Streams

Charles Abrams

Sunday, January 15, 1956

This episode is from the WNYC archives. It may contain language which is no longer politically or socially appropriate.

Abrams, of the New York State Commission Against Discrimination chairman, answers questions.

Marvin Sleeper moderates.

Panelists: Paulette Singer, Larry Barrett, Jim Farrell

Questions:

State Commission Against Discrimination was set up in 1945 to check discrimination in employment.

Explains the methods of investigating and acting on complaints.

Instances of Negroes not engaging in training because they know they won't be accepted for employment. Employment for Negroes in railroad industries.

New York City is one of the most tolerant cities in the country, if not the world.

A person has the right to discriminate in his personal life. But this right ends when you begin to step on the rights of others. At the present time, we should see what success they've had in housing.

A club with any public influence will not be allowed to discriminate. Example of pools.

President's recent civil rights proposals are too little and too late.

Example of a chain of dynamitings of Negro churches that were stopped when the FBI became involved.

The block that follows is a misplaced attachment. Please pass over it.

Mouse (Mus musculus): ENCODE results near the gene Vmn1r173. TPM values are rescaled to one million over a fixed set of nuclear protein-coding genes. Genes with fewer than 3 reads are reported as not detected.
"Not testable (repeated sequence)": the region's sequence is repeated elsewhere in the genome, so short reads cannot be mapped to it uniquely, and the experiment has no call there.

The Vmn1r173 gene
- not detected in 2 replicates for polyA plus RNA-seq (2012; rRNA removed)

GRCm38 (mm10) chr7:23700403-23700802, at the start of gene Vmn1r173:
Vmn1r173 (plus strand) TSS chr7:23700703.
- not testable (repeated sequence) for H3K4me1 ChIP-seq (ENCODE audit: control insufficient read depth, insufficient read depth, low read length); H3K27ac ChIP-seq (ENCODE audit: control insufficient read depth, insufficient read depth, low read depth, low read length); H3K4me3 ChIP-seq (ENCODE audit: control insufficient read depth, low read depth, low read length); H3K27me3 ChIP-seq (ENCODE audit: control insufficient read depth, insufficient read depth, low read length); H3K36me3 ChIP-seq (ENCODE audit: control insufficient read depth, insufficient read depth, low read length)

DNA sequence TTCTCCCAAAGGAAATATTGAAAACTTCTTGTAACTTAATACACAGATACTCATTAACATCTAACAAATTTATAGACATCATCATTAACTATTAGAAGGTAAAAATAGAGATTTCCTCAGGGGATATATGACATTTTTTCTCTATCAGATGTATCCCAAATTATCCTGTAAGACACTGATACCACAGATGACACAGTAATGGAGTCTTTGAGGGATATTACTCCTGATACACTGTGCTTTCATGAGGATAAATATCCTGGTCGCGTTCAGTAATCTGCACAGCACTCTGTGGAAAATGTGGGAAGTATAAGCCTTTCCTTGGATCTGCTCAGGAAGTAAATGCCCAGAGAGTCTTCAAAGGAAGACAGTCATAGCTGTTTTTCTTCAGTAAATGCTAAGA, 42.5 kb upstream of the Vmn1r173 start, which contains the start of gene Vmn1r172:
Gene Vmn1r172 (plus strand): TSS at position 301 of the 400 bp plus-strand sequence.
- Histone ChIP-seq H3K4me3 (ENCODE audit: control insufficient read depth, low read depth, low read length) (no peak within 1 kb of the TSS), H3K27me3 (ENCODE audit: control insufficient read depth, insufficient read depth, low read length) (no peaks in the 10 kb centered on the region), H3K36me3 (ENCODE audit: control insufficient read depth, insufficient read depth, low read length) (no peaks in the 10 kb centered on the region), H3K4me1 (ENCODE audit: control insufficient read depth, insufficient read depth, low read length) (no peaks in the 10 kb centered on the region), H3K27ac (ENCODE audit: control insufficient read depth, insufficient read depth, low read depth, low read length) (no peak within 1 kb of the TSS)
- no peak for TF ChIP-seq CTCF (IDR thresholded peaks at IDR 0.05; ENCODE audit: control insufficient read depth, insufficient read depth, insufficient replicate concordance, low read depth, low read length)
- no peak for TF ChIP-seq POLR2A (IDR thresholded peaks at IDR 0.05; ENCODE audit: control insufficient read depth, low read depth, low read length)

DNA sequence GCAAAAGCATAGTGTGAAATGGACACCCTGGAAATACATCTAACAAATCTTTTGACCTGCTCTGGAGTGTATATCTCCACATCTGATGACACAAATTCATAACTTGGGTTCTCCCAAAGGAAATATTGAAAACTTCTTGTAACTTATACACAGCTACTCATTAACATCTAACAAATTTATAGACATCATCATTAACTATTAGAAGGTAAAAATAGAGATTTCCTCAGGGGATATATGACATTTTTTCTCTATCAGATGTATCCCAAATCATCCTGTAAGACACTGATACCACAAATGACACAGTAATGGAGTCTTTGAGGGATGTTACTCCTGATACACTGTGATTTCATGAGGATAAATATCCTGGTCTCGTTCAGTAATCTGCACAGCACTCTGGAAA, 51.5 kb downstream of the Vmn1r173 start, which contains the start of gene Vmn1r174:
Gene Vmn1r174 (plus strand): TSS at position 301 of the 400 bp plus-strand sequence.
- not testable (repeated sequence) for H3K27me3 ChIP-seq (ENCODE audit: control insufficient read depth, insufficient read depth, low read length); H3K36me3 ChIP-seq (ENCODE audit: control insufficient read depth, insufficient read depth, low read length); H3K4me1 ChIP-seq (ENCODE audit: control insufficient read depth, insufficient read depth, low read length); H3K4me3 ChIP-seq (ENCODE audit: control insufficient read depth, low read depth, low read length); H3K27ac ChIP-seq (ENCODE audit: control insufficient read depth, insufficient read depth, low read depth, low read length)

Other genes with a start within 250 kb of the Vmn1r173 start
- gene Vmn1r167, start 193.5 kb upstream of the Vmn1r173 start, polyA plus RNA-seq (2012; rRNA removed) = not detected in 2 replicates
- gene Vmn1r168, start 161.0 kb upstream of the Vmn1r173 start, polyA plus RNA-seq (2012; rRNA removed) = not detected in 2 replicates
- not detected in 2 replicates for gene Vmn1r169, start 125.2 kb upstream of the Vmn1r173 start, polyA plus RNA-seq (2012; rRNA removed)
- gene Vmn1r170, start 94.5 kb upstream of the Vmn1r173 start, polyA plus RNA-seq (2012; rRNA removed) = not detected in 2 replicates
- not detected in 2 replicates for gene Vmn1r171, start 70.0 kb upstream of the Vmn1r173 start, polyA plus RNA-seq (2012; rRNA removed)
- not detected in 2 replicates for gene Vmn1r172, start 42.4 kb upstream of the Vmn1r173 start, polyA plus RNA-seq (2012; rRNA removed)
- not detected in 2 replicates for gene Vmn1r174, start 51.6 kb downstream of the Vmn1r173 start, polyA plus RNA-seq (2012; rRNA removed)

No positive leadership taken at the executive level. Maintenance of moral atmosphere. The thought of disobeying a Supreme Court decree came up because of the talk of gradualism and the executive faltering.

Governor Harriman believes in the integrity of the Supreme Court decree, that it's incumbent upon the executive to get behind the Supreme Court decision.



Audio courtesy of the NYC Municipal Archives WNYC Collection


WNYC archives id: 72277
Municipal archives id: LT7064

Contributors:

Charles Abrams, Lawrence Barrett, Jim Farrell, Paulette Singer and Marvin Sleeper

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About Campus Press Conference

This is not your run-of-the-mill 'student conference.'

"For the answers to these and other questions..." Each Campus Press Conference (1951-1962) begins with a slew of questions from the student editors of New York City college newspapers, delivered with the controlled seriousness of a teenager on the radio for the first time. Despite their endearing greenness, the student editors pose sharp inquiries to guests from the fields of science, finance, culture, and politics. 

With the country on the cusp of radical cultural and political change, these recordings offer insight to student empowerment movements, flower power, and hippie culture – a time when the youth of America began to realize their tremendous impact and ability to shape their futures. The passion and curiosity of young people is heard through interviews with elected and appointed officials and experts.

Notable guests include Jackie Robinson, Joseph Papp, Averill Harriman, and Senator Jacob Javits.

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